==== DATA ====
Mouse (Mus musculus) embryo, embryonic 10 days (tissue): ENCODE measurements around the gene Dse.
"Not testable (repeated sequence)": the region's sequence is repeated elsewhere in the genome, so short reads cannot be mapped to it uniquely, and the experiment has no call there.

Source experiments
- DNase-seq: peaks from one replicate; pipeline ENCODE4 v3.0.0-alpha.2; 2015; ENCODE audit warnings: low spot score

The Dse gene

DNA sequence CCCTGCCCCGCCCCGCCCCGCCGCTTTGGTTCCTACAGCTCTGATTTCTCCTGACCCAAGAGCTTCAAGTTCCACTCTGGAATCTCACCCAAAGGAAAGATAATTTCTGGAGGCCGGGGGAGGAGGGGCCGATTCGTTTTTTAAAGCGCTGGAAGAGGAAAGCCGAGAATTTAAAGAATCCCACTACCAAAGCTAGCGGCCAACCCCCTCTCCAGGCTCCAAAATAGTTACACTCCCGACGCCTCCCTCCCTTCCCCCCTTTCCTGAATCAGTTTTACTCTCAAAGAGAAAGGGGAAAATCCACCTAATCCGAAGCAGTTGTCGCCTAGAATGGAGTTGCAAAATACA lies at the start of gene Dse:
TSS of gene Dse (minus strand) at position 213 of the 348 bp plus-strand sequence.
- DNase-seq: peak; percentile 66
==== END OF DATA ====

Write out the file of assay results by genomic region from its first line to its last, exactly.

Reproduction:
Mouse (Mus musculus) embryo, embryonic 10 days (tissue): ENCODE measurements around the gene Dse.
"Not testable (repeated sequence)": the region's sequence is repeated elsewhere in the genome, so short reads cannot be mapped to it uniquely, and the experiment has no call there.

Source experiments
- DNase-seq: peaks from one replicate; pipeline ENCODE4 v3.0.0-alpha.2; 2015; ENCODE audit warnings: low spot score

The Dse gene

DNA sequence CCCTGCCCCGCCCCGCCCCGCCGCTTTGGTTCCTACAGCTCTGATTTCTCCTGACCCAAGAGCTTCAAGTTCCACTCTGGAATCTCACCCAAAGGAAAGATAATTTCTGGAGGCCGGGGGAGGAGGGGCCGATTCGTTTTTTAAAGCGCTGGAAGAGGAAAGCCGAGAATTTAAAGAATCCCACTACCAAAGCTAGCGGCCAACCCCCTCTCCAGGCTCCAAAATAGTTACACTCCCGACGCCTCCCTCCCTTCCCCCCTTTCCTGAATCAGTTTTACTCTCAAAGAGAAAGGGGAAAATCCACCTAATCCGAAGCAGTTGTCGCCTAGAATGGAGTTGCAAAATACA lies at the start of gene Dse:
TSS of gene Dse (minus strand) at position 213 of the 348 bp plus-strand sequence.
- DNase-seq: peak; percentile 66